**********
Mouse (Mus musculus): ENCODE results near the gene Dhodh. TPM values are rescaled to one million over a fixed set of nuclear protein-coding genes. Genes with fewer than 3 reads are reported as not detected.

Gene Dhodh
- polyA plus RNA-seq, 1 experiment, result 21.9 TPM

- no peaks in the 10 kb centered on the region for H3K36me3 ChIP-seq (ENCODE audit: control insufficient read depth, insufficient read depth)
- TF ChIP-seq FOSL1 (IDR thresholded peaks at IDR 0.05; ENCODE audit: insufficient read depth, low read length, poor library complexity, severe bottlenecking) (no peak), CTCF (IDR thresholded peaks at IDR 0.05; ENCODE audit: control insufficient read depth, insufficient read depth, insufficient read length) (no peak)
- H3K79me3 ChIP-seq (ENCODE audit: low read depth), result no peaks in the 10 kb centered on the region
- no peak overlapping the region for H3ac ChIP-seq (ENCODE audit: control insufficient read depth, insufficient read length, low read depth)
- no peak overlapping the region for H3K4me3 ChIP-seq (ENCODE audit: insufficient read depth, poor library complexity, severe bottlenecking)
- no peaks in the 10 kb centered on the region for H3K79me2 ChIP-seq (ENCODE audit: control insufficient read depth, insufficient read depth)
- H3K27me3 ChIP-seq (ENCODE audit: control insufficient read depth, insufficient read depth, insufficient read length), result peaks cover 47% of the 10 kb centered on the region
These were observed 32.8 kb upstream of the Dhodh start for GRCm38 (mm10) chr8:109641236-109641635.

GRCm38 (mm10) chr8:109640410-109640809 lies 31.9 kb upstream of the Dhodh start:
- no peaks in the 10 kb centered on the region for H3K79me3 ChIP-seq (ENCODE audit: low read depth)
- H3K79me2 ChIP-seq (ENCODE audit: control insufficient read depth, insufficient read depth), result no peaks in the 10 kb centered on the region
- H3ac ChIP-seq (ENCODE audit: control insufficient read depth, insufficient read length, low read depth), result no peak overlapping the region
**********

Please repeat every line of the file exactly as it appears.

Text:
Mouse (Mus musculus): ENCODE results near the gene Dhodh. TPM values are rescaled to one million over a fixed set of nuclear protein-coding genes. Genes with fewer than 3 reads are reported as not detected.

Gene Dhodh
- polyA plus RNA-seq, 1 experiment, result 21.9 TPM

- no peaks in the 10 kb centered on the region for H3K36me3 ChIP-seq (ENCODE audit: control insufficient read depth, insufficient read depth)
- TF ChIP-seq FOSL1 (IDR thresholded peaks at IDR 0.05; ENCODE audit: insufficient read depth, low read length, poor library complexity, severe bottlenecking) (no peak), CTCF (IDR thresholded peaks at IDR 0.05; ENCODE audit: control insufficient read depth, insufficient read depth, insufficient read length) (no peak)
- H3K79me3 ChIP-seq (ENCODE audit: low read depth), result no peaks in the 10 kb centered on the region
- no peak overlapping the region for H3ac ChIP-seq (ENCODE audit: control insufficient read depth, insufficient read length, low read depth)
- no peak overlapping the region for H3K4me3 ChIP-seq (ENCODE audit: insufficient read depth, poor library complexity, severe bottlenecking)
- no peaks in the 10 kb centered on the region for H3K79me2 ChIP-seq (ENCODE audit: control insufficient read depth, insufficient read depth)
- H3K27me3 ChIP-seq (ENCODE audit: control insufficient read depth, insufficient read depth, insufficient read length), result peaks cover 47% of the 10 kb centered on the region
These were observed 32.8 kb upstream of the Dhodh start for GRCm38 (mm10) chr8:109641236-109641635.

GRCm38 (mm10) chr8:109640410-109640809 lies 31.9 kb upstream of the Dhodh start:
- no peaks in the 10 kb centered on the region for H3K79me3 ChIP-seq (ENCODE audit: low read depth)
- H3K79me2 ChIP-seq (ENCODE audit: control insufficient read depth, insufficient read depth), result no peaks in the 10 kb centered on the region
- H3ac ChIP-seq (ENCODE audit: control insufficient read depth, insufficient read length, low read depth), result no peak overlapping the region